It was my son’s first yearbook. I absently picked it up and began flipping the pages. I went directly to the page his class was on and I looked at my son, posing for the best photo that has ever been taken of a kindergarten young man. Hair swept, effortless smile, head slightly cocked, and full of the confidence that has come from knowing he is loved, cherished, respected, and protected.
My son has done well, and he knows this because his strengths have been reinforced time and again by affirming adults.
I woke up tired on one of the hardest days of my life. I was drawing every bit of caffeinated strength from my single cup of coffee as the family headed to awards day. We were all going to be there to witness all the accolades of a stellar kindergarten year being foisted upon my son. With no surprise at all, he received one of two reading excellence awards that were presented in his class. To our great surprise, he did not get an award for high points as an accelerated reader. Accelerated reading is an extracurricular program, and though he read books on a 2nd and 3rd grade level in the library to earn points, those reading levels did not allow him to test as quickly as the books on his graded level would have. So in spite of such hard work and excellent test scores, he did not get a medal.
The disappointment, transitioning to anger, registered clearly on his face. He pouted through the last kindergarten song they sang, going through the motions dutifully but without conviction. The ceremony ended and end-of-year announcements were made. We received instructions on how to collect your kids if you were taking them home, which we were. And as the whole family approached where my boy was sitting, his face lit up. He saw mom and dad, grandparents, an aunt and an uncle, cousins, and something was right with the world. He held up his certificate and cheesed for pictures.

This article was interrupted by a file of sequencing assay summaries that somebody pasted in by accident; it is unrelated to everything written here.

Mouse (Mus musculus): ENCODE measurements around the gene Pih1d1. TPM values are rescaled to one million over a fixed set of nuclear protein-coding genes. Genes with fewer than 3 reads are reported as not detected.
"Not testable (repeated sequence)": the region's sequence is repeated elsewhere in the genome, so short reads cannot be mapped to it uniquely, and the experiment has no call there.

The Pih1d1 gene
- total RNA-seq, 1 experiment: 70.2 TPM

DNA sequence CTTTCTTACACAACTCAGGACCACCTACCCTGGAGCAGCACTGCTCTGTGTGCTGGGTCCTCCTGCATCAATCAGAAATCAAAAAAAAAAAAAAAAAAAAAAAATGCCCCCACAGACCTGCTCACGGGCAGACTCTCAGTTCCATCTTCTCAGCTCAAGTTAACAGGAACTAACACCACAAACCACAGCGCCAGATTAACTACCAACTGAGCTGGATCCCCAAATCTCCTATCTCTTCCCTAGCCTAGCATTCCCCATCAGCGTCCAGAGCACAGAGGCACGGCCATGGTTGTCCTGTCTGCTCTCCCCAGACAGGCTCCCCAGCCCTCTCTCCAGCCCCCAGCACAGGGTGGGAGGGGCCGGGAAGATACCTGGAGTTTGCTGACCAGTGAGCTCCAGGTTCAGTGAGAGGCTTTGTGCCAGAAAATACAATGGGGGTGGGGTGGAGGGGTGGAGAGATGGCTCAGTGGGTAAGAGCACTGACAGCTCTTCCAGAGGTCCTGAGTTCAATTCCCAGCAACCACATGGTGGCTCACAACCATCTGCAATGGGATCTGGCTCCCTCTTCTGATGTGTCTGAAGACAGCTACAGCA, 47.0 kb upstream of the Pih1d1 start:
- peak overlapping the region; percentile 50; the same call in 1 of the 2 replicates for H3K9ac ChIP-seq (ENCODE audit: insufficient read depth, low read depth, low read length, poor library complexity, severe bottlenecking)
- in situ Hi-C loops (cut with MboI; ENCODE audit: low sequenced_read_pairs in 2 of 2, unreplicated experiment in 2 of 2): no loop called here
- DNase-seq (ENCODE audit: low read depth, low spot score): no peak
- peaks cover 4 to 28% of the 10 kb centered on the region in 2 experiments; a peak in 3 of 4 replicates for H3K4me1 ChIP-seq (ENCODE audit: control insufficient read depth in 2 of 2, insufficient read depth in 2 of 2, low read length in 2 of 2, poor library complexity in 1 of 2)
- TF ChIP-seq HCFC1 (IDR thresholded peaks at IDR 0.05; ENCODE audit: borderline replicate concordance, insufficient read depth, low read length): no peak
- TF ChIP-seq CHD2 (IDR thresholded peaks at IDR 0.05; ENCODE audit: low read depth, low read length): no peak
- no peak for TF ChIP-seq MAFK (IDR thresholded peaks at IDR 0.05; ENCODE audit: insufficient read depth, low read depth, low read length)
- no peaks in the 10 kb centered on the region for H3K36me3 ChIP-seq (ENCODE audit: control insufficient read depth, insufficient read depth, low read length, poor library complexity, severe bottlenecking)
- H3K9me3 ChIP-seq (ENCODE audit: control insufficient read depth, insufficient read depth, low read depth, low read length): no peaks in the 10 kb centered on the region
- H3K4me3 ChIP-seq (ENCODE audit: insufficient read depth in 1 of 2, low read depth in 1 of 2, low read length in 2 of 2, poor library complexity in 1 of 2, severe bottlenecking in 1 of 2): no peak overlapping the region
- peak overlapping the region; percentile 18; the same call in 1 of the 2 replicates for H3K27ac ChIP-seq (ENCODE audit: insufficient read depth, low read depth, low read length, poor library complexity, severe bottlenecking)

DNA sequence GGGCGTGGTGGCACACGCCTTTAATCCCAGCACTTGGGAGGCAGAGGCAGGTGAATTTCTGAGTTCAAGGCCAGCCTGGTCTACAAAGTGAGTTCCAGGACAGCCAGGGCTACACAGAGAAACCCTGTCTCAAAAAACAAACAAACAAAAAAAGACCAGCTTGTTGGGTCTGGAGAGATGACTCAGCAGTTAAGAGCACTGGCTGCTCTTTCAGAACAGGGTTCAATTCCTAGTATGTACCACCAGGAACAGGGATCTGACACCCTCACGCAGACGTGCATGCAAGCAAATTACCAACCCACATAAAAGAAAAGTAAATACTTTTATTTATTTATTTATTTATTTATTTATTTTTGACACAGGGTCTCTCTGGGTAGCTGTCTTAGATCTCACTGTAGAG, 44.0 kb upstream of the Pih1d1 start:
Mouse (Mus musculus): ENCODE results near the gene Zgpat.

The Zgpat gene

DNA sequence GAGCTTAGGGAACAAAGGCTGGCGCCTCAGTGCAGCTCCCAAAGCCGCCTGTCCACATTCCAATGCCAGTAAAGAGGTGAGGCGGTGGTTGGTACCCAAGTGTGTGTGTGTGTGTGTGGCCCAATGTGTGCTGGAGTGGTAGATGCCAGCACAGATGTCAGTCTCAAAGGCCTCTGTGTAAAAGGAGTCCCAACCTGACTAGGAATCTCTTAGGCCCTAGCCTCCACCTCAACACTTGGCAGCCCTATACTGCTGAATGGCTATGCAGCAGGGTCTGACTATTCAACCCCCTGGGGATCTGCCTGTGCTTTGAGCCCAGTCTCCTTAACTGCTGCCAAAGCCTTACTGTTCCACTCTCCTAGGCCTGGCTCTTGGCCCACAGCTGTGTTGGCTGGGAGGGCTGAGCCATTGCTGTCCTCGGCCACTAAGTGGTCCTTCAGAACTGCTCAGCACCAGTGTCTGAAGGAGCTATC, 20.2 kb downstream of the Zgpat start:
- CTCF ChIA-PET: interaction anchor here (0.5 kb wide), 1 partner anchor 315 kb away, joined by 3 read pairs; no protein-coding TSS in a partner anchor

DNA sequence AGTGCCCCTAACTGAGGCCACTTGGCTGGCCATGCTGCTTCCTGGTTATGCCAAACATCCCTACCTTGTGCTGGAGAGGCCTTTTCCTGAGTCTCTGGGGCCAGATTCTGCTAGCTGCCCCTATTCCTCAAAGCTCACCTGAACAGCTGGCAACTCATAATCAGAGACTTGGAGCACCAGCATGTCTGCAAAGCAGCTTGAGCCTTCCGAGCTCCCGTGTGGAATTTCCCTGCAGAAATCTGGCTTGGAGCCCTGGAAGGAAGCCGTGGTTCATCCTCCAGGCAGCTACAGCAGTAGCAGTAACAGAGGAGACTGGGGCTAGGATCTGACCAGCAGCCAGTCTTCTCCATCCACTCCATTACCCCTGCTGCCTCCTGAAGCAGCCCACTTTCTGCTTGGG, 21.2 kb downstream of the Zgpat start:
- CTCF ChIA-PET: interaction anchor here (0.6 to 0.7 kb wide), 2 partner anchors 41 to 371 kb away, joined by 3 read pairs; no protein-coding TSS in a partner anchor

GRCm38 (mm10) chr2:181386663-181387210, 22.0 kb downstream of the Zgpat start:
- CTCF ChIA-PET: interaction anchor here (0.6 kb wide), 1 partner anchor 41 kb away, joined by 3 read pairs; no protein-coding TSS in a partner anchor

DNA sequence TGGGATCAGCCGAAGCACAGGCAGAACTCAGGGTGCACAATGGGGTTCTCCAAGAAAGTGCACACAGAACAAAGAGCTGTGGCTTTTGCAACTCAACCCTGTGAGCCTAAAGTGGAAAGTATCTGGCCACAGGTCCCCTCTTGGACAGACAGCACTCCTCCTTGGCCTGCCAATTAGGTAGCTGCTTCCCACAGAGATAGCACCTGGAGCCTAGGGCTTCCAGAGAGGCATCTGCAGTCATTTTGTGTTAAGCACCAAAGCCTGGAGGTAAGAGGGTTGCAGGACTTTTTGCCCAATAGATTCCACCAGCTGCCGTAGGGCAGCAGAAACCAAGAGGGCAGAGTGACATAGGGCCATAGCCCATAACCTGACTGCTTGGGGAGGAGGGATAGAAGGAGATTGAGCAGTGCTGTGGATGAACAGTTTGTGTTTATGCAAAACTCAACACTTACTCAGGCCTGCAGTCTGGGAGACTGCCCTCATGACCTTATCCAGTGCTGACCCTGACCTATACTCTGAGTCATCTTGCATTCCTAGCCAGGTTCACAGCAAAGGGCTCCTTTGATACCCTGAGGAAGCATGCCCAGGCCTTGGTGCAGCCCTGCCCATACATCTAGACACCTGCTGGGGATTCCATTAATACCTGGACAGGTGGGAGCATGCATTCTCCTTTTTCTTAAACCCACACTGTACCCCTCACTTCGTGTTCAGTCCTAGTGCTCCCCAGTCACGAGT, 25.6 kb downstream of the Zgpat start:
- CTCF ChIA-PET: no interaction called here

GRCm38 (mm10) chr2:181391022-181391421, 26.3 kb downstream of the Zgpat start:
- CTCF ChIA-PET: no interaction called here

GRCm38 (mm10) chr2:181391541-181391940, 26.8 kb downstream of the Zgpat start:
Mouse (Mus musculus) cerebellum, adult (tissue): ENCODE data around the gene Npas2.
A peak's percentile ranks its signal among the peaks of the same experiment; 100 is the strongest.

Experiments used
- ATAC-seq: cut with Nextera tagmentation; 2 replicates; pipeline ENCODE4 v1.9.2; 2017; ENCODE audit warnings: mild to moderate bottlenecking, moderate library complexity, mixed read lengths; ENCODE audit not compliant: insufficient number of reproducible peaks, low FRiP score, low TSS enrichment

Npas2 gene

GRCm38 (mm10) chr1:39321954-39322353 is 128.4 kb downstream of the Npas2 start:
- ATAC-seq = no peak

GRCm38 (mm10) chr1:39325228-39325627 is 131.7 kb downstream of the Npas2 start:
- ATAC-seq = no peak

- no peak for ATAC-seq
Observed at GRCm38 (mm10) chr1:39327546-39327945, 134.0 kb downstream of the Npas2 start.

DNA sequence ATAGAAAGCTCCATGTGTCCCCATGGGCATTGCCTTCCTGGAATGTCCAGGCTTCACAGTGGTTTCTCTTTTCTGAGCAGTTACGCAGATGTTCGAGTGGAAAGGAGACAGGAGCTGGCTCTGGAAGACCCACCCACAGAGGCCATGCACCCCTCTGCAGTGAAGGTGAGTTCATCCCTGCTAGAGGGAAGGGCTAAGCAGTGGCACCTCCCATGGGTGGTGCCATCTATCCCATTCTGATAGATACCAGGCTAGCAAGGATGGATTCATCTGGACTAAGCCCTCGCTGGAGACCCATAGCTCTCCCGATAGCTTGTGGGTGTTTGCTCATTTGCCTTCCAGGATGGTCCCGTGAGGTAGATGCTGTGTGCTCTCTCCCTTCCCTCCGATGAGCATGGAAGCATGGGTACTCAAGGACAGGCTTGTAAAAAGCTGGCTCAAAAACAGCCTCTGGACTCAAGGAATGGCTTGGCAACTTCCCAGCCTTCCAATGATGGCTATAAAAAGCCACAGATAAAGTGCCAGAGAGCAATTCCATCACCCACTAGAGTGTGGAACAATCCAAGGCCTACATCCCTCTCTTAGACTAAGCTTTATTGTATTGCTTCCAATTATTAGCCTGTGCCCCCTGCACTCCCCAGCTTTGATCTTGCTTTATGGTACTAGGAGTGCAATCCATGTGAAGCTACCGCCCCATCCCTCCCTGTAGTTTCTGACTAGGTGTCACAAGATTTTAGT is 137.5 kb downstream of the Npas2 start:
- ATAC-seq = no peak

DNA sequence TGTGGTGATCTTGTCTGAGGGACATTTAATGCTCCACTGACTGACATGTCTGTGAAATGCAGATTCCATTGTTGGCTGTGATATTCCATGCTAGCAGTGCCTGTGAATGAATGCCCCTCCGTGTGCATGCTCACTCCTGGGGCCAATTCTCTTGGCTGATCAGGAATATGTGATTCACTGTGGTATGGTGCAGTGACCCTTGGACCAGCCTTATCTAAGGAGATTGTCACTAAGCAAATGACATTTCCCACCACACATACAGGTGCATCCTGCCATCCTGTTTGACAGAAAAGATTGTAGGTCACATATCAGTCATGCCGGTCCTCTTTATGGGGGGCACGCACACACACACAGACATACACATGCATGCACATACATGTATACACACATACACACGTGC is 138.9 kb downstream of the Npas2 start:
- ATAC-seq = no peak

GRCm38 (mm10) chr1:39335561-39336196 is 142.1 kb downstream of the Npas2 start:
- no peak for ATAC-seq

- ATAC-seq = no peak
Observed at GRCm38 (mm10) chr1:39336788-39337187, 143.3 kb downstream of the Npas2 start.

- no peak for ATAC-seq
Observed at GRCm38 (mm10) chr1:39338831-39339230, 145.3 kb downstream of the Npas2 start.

I was still stung by what I perceived as a loss. I had pictures of reading boot camp in my head, not because I blamed my son for not trying, just because I thought I would have to have a talk that went something like this:
I know it’s tough son, not winning a medal. Especially when you’ve worked so hard at it. But don’t worry, we’re gonna try extra hard next year. We’ll spend all summer getting ready to win a medal next year. You want to win a medal, don’t you? You do, I know you do. D you want it so bad you can taste it? Come on, let’s rally up! We’re gonna show them 1st graders who’s boss! Who’s the man? You da man!…
And on and on. I could really see myself inspiring my son with a Rocky-inspired rant-a-thon that turned his whole downtrodden countenance around. Come to find out, he wasn’t too concerned about it after all. Then I realized that he had already been getting what he needed to help him come back and exceed all expectations- the knowledge that he is loved, accepted, and worthy just because he is our child. While not as dramatic as a movie-inspired turning point, it was comforting to know that our little man is prepared to grow up. And that I can still open my eyes to lessons learned from a child. That’s how I made the most of my hard day.
Sometimes the hardest days end up being the most rewarding. How do you make the most of hard days?
Copyright (c) 2013 Glen Gaugh